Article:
Day 3 of proceedings in Perry v. Schwarzenegger have come to a close. As expected, Professor Chauncey continued to draw connections between the Prop 8 language and demonization of the past. This afternoon, Dr. Letitia Peplau, a social psychologist, spoke to us on the mental health benefits of marriage. The defendants spent as much time as they could reiterating tired stereotypes about gay people. They even tried to say that Will & Grace and Brokeback Mountain are evidence that gays and lesbians are no longer discriminated against. Paul Hogarth, who was filling in today for Rick Jacobs at the Prop 8 Trial Tracker, summed up the day like this:
It’s 4:09 p.m., and the Court has adjourned for the day. What did we learn this afternoon? That when faced with overwhelming evidence on the value of marriage, the stability that married couples bring, that same-sex couples are just as capable of loving each other — that the opposition will sink to start scapegoating gay men, bringing out all the worst stereotypes that we’re promiscuous and spread diseases. It doesn’t matter that they cherry-pick studies that are 25 years old, when practically no one was talking about domestic partnerships — let alone gay marriage. If there was more proof that the motivation behind Prop 8 is animus, the defense proved that once again during their cross-examination.
This animus is certainly confirmed by the mid-day update we got from Protect Marriage’s Andy Pugno, who again craftily spins every aspect of the proceedings that he’s willing to share into supporting the defense’s case. (As always, the Protect Marriage blog does not allow for any comments or pingbacks; they wouldn’t want their brainwashed readers to be exposed to any other coverage of the trial.) Let’s take a look at what he had to say today:
This morning, Prof. Chauncy gave back a lot of ground by admitting that the historical incidents of discrimination and harassment that occurred against gays and lesbians to which he had earlier testified, and upon which the plaintiffs are calling him as an expert, are long in the past. He testified that society in general and California in particular passed those days decades ago. In fact, he recalled just one incident in the past 10 years where gays and lesbians were harassed by law enforcement in a bar, noting that the facts of that case are disputed.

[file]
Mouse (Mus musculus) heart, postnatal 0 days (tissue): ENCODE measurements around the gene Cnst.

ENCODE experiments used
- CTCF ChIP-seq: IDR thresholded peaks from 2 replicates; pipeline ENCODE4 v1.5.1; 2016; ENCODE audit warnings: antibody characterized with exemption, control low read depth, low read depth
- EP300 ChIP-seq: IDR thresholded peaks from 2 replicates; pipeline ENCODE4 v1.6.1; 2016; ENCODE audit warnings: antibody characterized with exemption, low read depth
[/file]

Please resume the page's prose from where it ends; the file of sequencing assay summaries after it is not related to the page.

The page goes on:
When discussing the history of bar raids, Professor Chauncey (which he spelled wrong) identified last year’s Ft. Worth bar raid as the only example that immediately comes to mind of such bar raids in the past 10 years. This does not mean it was the only one. It did get a lot of attention for taking place on the 40th anniversary of the Stonewall riots, but a similar raid took place just three months later in Atlanta. Aside from the fact that Pugno is wrong in implying only one took place, he also doesn’t even seem to care that one took place!
In his own words, he said “there has been a significant shift in public opinion in acceptance of and support for gays and lesbians.” It was also interesting that Chauncey agreed with President Obama that one can be against same-sex marriage without that position reflecting any moral disapproval of homosexuals.